Tom spent five years as Robert Ballard’s operations director, and led the team that discovered the Titanic. His crew also discovered a 2,300 year-old-vessel in the Mediterranean Sea, believed to be the deepest ancient shipwreck ever discovered. Tom was the Science Officer on Jacques Cousteau’s Calypso for two years and was also the Expedition Leader that discovered the Japanese Submarine I-52 more than 17,000 feet deep. Tom received a special commendation medal from the Government of Israel for the discovery, exploration and recovery of the lost submarine DAKAR. With Odyssey Marine Exploration since February 2004, Tom also directed the historic discovery and recovery of the treasure from the “Black Swan” site in 2007.
    Tom earned a BS in Electrical Engineering and MS Degrees in Marine Science and Ocean Engineering. In addition to academic study, his unmatched experience in the deep ocean has made him tops in his field.

    Principal Field Archeologist, Odyssey Marine Exploration
    As Odyssey Marine Exploration’s principal field archeologist, Neil has more experience viewing shipwrecks through ROV cameras than any other archaeologist in the world. With Odyssey since 2001, Neil’s passion for sharing the shipwrecks he investigates with the public has earned him the affectionate nickname, The People’s Archaeologist.
    Neil is an experienced deep-water marine archaeologist with more than 30 years experience in the marine industry. After graduating from St. Andrews University with a Masters in marine archaeology, Neil decided to test the theory that robots and manned-submersibles could be an archaeologist’s hands and eyes. He has worked on scores of shipwreck sites and supervised work on Odyssey Marine Exploration’s SS Republic recovery as well as other projects in the Mediterranean and the Atlantic.

    Executive Producer, President and Co-Founder, JWM Productions
    Jason Williams is the president and co-founder of JWM Productions (
    A multiple Emmy® award-winning producer, director and executive producer, Jason is best known for bringing the stories of the ancient world to life. The creator of the hit series Digging for the Truth and the series producer of the Primetime Emmy® award-winning Lost Civilizations, he has written about archaeology for the Op-Ed page of the New York Times, and his treasure-seeking exploits in war-torn Iraq have been featured on the front page of the Wall Street Journal.
    Before founding JWM Productions with Bill Morgan in 1996, Jason was the Time Life's executive producer for the Emmy® award-winning series Submarines: Sharks of Steel for Discovery Channel and the executive in charge of production for Sir David Attenborough's Trials of Life for TBS and the BBC. He began his career in television as a journalist with CNN.

    Executive Producer, Discovery Channel
    Paul Gasek is an Emmy®-nominated, Emmy® award-winning executive producer for Discovery Channel. In addition to TREASURE QUEST, Gasek has overseen hundreds of hours of programming, including DEADLIEST CATCH 2, 3, 4, and 5, DISCOVERY PROJECT EARTH, MYSTERIES OF THE DINOSAUR MUMMY, EXPEDITION PACIFIC ABYSS , and ENGINEERING THE UNIVERSE.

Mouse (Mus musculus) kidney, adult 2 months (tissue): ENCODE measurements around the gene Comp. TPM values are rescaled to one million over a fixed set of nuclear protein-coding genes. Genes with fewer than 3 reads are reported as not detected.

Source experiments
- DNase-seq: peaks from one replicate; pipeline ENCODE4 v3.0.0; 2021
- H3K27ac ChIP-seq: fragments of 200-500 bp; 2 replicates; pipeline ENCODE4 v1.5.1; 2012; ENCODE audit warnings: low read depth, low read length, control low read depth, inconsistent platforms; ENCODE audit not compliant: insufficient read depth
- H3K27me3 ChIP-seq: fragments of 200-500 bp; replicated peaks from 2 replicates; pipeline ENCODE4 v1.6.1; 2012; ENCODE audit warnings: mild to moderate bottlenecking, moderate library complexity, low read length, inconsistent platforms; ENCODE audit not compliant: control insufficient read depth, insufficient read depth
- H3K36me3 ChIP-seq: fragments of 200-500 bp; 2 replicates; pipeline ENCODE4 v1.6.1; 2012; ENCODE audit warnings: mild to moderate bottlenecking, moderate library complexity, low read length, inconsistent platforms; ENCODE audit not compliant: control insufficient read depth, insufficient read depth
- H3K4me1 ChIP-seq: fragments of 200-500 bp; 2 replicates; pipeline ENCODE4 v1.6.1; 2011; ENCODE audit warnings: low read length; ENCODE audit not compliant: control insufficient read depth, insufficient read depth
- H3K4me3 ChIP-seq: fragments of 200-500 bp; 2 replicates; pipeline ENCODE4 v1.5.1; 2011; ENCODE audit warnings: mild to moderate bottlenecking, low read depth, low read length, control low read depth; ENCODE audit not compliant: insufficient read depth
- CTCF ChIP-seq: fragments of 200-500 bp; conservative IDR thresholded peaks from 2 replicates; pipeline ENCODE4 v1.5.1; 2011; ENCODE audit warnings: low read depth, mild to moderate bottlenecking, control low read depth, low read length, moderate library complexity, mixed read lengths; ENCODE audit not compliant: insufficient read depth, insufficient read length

Gasek joined Discovery in 2006, and took on the co-production of GLOBAL WARMING: WHAT WE NEED TO KNOW with Tom Brokaw. It won an Emmy® in September of that year. Prior to joining Discovery, Gasek worked for Science Channel for three years as a freelance executive producer. Previously, Gasek was owner and director of Stony Brook Films, located in Brewster, Massachusetts. His clients included Discovery Pictures, Animal Planet, Science Channel, Cronkite Ward, PBS Science Unit (WGHB), HITEntertainment, and National Geographic, among others.
    Gasek has served as a guest lecturer at Columbia’s Graduate School of Journalism and Boston University’s College of Communications. He received a BA in English Literature from Hobart College in 1972 and a MS in Broadcast Journalism from Boston University in 1982. In the interim, he was a commercial fisherman out of Chatham, Massachusetts.

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Co-Founder, CEO & Chairman,
Odyssey Marine Exploration

  • Q: How did you get involved in deep sea shipwreck exploration?

    • A: My earliest dreams of underwater exploration coincided with the Jacques Cousteau TV specials and the earliest adventures of the first underwater archeologists in the 1960s. With no underwater archaeology programs available when I went to college, I focused on Marine Biology instead, which seemed to get me at least closer to mucking about underwater.

      I dropped out of college and was sidetracked from my real passion by the offer of a job working with Bob Hope, which in turn led into a career in marketing, advertising and public relations. Through a serendipitous series of events, in 1984 I met John Morris, who shared my passion for offshore adventure. In 1986, we bought our first research vessel and invested in our first ROV system, which we purchased from deep ocean technology pioneers Graham Hawkes and Sylvia Earle, whom I credit with sparking our imagination with the possibilities of this emerging field. One thing led to another and we found ourselves acquiring quite a collection of deep ocean search and exploration equipment.

      Since that time, we have pursued our passion for archaeology and deep-ocean exploration. John has since retired for health reasons, but I couldn’t imagine doing anything else.